May you all be well…take care of yourselves and take care of each other.
My friends at OK Roots Music have announced some of the fantastic acts who will be performing at their 7th Annual Global Bash. Headlining the free event on Guthrie Green in downtown Tulsa on Saturday, April 11 is Keb’ Mo’, who recently won the Best Americana Album Grammy for his album ‘Oklahoma.’ Also appearing earlier that same evening is Lakou Mizik, a Haitian roots music group that I’ve played on the radio show many times. Their newest album ‘HaitiaNola’ is fantastic. Head over to the OK Roots Music website for all the details of this always fun festival.
You can read more about the inspiration behind and the making of the ‘Oklahoma’ album on Keb’ Mo’s homepage. (Scroll down to the Bio / About Keb’ Mo’ section.) He mentions how a visit to Oklahoma and later a songwriting session with Tulsa native and now Nashville resident Dara Tucker helped propel the album’s creation. This should be a very special performance! Here’s the video of the title track “Oklahoma.”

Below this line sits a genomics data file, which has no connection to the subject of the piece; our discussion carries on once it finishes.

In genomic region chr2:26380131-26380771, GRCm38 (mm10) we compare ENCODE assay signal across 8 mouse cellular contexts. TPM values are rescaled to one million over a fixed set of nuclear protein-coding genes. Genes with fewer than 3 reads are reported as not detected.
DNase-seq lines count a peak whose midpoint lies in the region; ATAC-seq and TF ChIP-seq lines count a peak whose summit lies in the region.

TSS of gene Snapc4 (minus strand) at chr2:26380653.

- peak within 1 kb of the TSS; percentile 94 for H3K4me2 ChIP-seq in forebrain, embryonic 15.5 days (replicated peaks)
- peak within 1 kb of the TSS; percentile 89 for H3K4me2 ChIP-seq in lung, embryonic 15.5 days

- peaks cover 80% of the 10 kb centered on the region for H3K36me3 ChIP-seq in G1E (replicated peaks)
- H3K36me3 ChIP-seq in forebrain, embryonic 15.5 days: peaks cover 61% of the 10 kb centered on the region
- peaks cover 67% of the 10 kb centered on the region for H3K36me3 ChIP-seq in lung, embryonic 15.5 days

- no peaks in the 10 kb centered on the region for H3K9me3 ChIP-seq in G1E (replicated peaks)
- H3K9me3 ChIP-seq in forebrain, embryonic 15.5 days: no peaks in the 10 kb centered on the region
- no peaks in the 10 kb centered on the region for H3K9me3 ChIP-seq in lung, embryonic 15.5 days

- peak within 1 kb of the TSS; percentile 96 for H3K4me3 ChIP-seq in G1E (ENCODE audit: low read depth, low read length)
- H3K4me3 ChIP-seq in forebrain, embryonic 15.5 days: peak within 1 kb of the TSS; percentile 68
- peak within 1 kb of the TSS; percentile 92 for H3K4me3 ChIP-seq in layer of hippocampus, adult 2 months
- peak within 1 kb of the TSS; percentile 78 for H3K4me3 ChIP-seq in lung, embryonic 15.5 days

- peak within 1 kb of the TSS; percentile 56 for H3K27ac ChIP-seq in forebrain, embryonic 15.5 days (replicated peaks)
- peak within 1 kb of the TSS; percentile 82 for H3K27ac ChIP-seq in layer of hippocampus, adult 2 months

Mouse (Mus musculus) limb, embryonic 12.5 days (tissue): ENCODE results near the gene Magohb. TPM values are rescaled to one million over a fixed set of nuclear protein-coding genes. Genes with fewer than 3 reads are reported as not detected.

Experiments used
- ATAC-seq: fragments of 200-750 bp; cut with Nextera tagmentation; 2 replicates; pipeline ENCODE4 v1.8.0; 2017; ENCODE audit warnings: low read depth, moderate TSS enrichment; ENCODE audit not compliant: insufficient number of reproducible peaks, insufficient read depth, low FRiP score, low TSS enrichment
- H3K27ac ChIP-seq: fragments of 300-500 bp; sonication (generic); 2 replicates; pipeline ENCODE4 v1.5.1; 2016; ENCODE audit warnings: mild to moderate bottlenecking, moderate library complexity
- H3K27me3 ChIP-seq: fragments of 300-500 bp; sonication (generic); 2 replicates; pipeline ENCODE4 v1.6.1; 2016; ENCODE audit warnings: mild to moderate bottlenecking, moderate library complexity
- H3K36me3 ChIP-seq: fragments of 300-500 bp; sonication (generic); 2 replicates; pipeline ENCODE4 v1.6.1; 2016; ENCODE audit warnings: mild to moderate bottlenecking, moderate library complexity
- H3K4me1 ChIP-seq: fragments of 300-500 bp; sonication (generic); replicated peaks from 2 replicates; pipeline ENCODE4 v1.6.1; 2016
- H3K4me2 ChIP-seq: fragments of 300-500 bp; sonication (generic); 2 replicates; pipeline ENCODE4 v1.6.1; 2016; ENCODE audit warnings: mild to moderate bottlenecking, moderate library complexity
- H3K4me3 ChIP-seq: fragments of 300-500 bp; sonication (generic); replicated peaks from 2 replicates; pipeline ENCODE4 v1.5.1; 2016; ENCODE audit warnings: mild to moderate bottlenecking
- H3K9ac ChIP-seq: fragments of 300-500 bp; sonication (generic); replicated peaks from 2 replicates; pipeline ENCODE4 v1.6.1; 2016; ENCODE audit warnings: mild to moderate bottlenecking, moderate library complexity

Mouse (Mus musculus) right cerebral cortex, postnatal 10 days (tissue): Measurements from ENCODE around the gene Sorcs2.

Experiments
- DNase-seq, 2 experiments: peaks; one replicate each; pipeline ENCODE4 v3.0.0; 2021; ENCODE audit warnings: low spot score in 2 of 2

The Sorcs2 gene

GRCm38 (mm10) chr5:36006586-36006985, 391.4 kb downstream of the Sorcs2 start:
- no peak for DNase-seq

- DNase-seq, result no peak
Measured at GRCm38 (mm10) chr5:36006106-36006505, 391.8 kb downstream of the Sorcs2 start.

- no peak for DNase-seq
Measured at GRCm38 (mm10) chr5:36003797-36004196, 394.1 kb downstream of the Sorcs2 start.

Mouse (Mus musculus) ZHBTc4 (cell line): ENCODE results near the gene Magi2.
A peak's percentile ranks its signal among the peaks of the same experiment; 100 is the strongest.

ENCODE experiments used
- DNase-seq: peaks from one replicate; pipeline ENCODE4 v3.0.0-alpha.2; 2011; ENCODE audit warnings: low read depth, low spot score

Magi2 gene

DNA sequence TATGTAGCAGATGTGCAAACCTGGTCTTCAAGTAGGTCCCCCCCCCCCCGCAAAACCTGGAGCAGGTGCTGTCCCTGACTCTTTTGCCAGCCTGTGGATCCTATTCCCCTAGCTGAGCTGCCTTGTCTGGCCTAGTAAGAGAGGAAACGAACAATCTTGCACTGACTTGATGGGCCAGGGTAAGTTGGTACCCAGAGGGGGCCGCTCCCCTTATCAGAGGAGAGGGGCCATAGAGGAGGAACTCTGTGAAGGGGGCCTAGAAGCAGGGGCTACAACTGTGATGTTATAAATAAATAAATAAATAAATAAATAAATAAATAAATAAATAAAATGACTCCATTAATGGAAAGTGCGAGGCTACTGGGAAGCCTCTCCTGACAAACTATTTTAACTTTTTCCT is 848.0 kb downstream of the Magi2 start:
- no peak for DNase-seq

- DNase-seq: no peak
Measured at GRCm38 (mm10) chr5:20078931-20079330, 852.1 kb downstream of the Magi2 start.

And I can’t wait to hear the soulful energy and positive vibrations of Lakou Mizik – a band that was formed in the aftermath of the devastating earthquake that hit Haiti in 2010. As their website says, “Lakou Mizik is a powerhouse collective of Haitian musicians united in a mission to use the healing spirit of music to communicate a message of pride, strength, and hope for their country.” Their second album – ‘HaitiaNola’ – is a wonderful celebration of the shared cultural roots of Haiti and New Orleans. It was released by Cumbancha in October 2019. Check out this 4-minute video about the making of this album:
It’s going to be a great time at the 7th Annual Global Bash!